The Internet of Things (IoT) is slowly becoming a reality. Common objects in our homes -- lights, refrigerators, TVs, and even coffee makers -- are becoming smarter in some way and will soon be able to communicate with other devices through the Internet. However, one problem many companies face when designing smart devices is how they can interact with devices from other companies. How would a device made by Samsung communicate with a device made by Sony?
Many companies are realizing that they may need to cooperate with competitors to advance smart technology and the IoT. That is exactly what the newly formed AllSeen Alliance hopes to accomplish. Just as big name companies such as Google, IBM, and Intel contribute to the Linux Foundation to host collaborative software projects, members of the AllSeen Alliance will contribute to efforts to accelerate innovative smart technology. In fact, the alliance was created by the Linux Foundation to advance IoT adoption.
The first companies to support the alliance include LG Electronics, Panasonic, Haier, Qualcomm, and Sharp. Each company will contribute resources, which will ultimately lead to an open-source framework to support integration of products with the Internet. This should make it quicker and easier for companies to develop hardware and software that can connect and communicate over a common framework.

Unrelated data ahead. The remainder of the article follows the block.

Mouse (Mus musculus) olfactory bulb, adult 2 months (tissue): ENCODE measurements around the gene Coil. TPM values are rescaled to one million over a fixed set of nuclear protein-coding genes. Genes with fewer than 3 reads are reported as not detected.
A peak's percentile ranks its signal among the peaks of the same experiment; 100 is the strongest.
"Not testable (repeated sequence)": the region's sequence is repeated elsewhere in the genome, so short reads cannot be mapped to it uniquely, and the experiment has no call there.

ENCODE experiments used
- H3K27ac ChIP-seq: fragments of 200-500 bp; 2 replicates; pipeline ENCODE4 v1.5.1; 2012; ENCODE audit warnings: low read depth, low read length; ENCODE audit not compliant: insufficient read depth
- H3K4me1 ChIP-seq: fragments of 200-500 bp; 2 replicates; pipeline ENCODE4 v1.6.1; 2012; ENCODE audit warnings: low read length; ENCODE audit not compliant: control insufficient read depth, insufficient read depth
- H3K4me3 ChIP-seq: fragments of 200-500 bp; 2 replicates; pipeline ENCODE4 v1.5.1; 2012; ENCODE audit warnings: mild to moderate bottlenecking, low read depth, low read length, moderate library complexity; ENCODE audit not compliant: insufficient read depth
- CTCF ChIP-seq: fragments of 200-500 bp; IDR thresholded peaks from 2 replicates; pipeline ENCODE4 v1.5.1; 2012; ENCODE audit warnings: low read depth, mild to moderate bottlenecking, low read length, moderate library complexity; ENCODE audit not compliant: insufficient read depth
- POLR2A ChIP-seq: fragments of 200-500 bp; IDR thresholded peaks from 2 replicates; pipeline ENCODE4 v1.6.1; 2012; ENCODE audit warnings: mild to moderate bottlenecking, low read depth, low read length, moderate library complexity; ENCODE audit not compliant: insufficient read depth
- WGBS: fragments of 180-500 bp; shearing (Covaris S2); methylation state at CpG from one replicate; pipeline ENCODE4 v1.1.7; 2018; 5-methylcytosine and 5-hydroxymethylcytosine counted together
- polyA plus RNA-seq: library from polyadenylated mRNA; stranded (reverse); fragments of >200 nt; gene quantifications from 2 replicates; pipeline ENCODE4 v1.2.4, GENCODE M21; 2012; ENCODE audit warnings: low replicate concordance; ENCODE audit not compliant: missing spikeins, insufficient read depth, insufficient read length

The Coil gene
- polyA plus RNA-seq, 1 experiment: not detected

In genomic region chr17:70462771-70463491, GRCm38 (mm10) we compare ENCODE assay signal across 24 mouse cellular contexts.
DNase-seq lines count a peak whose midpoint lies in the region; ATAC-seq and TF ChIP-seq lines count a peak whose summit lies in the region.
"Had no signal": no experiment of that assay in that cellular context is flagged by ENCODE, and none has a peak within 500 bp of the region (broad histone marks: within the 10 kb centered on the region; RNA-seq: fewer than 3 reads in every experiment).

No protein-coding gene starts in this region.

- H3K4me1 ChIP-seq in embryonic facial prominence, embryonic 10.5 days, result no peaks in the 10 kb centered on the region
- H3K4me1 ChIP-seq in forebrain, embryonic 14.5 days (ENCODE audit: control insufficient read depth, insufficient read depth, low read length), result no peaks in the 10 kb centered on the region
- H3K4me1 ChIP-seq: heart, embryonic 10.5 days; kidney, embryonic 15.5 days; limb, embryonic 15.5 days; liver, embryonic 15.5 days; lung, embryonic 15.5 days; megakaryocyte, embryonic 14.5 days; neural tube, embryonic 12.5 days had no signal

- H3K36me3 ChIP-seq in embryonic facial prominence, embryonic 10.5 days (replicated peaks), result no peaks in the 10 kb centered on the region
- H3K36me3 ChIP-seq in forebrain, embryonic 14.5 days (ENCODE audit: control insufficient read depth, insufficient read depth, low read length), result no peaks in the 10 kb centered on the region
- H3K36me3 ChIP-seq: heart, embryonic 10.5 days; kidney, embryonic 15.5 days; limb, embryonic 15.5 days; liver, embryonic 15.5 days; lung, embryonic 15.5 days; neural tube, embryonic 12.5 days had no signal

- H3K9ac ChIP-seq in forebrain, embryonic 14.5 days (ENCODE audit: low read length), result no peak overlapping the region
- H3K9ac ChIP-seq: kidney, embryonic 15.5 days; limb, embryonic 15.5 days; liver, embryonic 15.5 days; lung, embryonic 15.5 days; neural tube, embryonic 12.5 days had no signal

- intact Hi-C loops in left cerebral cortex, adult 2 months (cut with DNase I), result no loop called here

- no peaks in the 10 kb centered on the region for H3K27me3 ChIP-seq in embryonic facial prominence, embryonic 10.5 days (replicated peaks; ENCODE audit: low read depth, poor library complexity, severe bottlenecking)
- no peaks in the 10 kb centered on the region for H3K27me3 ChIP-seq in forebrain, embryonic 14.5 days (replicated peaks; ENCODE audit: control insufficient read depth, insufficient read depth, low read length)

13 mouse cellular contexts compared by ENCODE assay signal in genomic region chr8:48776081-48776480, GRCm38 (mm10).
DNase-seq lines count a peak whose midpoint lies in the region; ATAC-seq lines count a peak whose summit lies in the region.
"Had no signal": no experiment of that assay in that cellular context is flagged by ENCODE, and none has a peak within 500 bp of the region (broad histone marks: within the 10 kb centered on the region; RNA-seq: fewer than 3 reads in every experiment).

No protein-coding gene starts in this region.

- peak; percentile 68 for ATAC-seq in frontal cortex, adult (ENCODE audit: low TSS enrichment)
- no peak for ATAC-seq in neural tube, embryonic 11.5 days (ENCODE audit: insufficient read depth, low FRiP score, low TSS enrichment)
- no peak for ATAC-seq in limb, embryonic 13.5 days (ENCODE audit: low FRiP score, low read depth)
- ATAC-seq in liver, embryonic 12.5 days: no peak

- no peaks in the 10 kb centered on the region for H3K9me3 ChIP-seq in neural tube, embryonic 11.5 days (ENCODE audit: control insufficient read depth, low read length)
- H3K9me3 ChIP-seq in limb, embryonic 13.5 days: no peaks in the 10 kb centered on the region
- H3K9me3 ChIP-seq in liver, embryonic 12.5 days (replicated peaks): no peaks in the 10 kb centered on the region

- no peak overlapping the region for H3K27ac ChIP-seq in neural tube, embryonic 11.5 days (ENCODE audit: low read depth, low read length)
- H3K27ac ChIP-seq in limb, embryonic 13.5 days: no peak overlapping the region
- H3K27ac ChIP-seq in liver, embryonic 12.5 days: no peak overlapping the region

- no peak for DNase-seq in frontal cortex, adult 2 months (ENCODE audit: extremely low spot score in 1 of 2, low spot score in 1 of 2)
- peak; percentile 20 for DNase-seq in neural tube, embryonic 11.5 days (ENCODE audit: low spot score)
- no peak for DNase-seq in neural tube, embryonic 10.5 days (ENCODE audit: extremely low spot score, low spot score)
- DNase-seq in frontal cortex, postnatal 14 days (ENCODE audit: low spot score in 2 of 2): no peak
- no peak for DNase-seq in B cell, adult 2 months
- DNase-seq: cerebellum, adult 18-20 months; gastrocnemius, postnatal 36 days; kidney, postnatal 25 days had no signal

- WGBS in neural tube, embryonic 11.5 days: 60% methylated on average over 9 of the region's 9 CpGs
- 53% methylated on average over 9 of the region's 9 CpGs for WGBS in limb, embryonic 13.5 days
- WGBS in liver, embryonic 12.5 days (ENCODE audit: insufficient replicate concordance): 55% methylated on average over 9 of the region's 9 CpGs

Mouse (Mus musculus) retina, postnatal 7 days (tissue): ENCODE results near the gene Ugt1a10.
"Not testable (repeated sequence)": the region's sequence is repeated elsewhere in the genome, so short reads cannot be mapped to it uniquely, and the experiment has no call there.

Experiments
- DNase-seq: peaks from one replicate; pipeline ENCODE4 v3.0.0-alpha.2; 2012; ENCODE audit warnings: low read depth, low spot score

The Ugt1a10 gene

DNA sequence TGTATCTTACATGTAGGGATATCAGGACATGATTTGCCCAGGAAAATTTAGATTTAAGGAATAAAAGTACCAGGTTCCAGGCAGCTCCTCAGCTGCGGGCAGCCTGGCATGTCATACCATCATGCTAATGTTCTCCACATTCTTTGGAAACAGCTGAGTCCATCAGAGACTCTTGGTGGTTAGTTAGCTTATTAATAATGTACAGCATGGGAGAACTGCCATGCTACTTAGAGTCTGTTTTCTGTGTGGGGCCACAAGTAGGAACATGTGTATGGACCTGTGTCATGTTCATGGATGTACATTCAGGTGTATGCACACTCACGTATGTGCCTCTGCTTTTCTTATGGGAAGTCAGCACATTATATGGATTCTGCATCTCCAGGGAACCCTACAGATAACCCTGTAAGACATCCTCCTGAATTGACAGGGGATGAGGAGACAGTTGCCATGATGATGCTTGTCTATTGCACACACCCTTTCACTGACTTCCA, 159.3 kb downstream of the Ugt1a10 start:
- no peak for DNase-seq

This framework will be based on Qualcomm's AllJoyn open-source project, which creates software that can communicate by WiFi, cables, or different wireless protocols. It would not need to be connected to the Internet to communicate with other devices, and it can run on the most commonly used operating systems, including Android, Linux, iOS, and Windows.
Rob Chandhok, president of Qualcomm Connected Experiences, said in a December press release about the new alliance:
Today's announcement represents the logical next step for broad adoption of a common software and services framework that will foster a dynamic ecosystem, helping to unlock the promise of the Internet of Everything. It was just this sort of collaborative approach we envisioned when Qualcomm Innovation Center first developed AllJoyn and made it available to the open source community. The direct peer interactions that the AllJoyn-based framework enables will greatly enrich user experiences. We envision that users will be able to add the benefits of 'the Internet of Things near me' to the cloud-based services they already enjoy.